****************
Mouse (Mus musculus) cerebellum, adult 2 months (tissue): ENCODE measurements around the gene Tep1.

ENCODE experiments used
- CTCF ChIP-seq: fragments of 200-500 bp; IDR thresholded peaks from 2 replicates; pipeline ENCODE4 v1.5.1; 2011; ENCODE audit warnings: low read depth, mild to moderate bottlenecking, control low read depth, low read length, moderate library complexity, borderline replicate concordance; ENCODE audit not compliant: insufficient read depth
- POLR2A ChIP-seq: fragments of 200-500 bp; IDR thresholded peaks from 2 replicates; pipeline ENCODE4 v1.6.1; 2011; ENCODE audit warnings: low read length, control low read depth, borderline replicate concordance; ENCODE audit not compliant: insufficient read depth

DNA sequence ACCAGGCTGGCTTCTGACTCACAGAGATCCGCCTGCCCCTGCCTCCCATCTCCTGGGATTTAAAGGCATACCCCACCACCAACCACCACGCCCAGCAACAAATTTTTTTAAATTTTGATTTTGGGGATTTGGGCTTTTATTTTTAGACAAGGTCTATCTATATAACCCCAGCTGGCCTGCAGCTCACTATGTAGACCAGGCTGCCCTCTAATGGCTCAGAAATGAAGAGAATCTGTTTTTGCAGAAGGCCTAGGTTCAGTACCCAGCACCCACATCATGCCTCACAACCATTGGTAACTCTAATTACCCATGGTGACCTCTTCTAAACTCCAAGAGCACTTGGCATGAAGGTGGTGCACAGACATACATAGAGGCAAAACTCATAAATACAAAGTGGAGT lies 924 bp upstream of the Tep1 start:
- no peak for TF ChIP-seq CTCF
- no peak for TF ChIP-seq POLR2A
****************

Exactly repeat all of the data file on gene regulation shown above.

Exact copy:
Mouse (Mus musculus) cerebellum, adult 2 months (tissue): ENCODE measurements around the gene Tep1.

ENCODE experiments used
- CTCF ChIP-seq: fragments of 200-500 bp; IDR thresholded peaks from 2 replicates; pipeline ENCODE4 v1.5.1; 2011; ENCODE audit warnings: low read depth, mild to moderate bottlenecking, control low read depth, low read length, moderate library complexity, borderline replicate concordance; ENCODE audit not compliant: insufficient read depth
- POLR2A ChIP-seq: fragments of 200-500 bp; IDR thresholded peaks from 2 replicates; pipeline ENCODE4 v1.6.1; 2011; ENCODE audit warnings: low read length, control low read depth, borderline replicate concordance; ENCODE audit not compliant: insufficient read depth

DNA sequence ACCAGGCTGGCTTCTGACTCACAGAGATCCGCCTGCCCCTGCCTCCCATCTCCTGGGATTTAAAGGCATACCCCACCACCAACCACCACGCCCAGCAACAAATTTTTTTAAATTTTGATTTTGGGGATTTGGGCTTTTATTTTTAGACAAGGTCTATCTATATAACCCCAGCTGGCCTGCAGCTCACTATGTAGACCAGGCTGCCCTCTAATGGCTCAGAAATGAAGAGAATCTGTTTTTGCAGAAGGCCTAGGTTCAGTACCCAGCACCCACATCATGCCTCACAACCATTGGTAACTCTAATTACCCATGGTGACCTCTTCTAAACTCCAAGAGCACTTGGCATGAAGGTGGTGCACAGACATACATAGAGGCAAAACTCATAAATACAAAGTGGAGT lies 924 bp upstream of the Tep1 start:
- no peak for TF ChIP-seq CTCF
- no peak for TF ChIP-seq POLR2A